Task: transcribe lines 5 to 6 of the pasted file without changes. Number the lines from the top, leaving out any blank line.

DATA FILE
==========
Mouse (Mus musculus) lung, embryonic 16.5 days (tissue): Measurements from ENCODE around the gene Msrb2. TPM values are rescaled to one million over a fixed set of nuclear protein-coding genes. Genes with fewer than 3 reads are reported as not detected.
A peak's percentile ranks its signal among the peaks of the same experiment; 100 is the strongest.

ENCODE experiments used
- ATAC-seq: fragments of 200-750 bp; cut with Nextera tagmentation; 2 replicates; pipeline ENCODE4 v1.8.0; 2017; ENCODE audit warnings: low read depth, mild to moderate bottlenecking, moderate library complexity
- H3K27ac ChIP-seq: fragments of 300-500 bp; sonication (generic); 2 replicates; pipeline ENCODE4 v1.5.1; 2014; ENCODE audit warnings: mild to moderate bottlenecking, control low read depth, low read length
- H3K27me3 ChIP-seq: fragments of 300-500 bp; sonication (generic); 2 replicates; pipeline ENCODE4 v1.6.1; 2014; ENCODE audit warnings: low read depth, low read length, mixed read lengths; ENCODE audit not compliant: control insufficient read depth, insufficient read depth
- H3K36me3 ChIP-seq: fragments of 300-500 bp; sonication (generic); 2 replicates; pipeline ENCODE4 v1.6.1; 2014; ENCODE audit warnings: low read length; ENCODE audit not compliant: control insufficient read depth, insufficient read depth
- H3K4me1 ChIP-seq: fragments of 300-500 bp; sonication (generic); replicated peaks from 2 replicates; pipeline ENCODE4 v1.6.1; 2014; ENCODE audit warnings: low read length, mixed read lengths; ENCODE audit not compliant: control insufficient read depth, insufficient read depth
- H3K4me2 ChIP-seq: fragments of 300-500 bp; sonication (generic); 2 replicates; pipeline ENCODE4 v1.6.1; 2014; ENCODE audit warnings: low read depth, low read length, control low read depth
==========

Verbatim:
- H3K27ac ChIP-seq: fragments of 300-500 bp; sonication (generic); 2 replicates; pipeline ENCODE4 v1.5.1; 2014; ENCODE audit warnings: mild to moderate bottlenecking, control low read depth, low read length
- H3K27me3 ChIP-seq: fragments of 300-500 bp; sonication (generic); 2 replicates; pipeline ENCODE4 v1.6.1; 2014; ENCODE audit warnings: low read depth, low read length, mixed read lengths; ENCODE audit not compliant: control insufficient read depth, insufficient read depth